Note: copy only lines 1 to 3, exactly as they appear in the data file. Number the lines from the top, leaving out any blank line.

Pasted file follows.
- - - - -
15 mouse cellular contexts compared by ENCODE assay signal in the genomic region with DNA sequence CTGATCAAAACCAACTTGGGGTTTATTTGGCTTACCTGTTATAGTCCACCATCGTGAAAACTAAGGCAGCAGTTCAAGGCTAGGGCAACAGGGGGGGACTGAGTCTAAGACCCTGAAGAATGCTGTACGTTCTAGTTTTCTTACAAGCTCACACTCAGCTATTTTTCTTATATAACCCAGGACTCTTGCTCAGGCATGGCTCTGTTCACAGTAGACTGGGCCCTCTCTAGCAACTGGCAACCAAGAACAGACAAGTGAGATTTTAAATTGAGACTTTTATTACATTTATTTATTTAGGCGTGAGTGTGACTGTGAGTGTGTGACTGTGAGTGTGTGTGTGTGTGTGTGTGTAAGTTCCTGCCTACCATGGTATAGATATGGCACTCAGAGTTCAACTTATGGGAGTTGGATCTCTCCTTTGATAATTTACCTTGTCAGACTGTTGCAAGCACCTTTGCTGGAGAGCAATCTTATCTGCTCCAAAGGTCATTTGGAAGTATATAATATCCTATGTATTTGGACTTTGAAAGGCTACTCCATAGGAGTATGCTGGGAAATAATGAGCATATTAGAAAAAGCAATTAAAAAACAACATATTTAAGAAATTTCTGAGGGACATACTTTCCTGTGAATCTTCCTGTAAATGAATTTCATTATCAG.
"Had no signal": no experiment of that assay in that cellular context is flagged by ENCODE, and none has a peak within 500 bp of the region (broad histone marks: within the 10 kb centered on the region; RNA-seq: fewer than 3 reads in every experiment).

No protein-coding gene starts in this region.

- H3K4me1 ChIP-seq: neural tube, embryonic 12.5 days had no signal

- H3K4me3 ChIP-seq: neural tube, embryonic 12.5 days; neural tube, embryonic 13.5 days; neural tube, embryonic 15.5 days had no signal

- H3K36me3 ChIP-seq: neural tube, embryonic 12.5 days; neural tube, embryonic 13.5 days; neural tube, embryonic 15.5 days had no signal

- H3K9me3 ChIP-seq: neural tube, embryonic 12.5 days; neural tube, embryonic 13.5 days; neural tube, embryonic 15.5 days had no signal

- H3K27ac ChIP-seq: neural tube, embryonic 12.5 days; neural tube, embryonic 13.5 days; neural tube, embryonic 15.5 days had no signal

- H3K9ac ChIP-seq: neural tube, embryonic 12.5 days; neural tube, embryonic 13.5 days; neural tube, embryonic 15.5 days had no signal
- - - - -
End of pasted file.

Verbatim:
15 mouse cellular contexts compared by ENCODE assay signal in the genomic region with DNA sequence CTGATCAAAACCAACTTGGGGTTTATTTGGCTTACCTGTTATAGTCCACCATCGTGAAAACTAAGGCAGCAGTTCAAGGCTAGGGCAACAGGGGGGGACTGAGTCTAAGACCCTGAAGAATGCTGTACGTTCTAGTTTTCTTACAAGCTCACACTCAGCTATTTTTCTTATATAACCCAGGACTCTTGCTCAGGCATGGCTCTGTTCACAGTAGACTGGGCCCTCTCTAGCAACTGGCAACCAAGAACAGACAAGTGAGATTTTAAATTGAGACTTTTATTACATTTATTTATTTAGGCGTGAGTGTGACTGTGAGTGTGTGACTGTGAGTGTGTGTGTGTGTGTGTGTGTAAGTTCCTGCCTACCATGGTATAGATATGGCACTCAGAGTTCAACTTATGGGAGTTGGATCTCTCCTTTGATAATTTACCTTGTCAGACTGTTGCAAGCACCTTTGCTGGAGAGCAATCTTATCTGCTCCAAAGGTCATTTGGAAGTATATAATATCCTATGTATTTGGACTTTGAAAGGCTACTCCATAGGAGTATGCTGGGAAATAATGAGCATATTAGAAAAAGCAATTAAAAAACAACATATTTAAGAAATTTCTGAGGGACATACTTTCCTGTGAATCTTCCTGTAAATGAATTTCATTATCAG.
"Had no signal": no experiment of that assay in that cellular context is flagged by ENCODE, and none has a peak within 500 bp of the region (broad histone marks: within the 10 kb centered on the region; RNA-seq: fewer than 3 reads in every experiment).

No protein-coding gene starts in this region.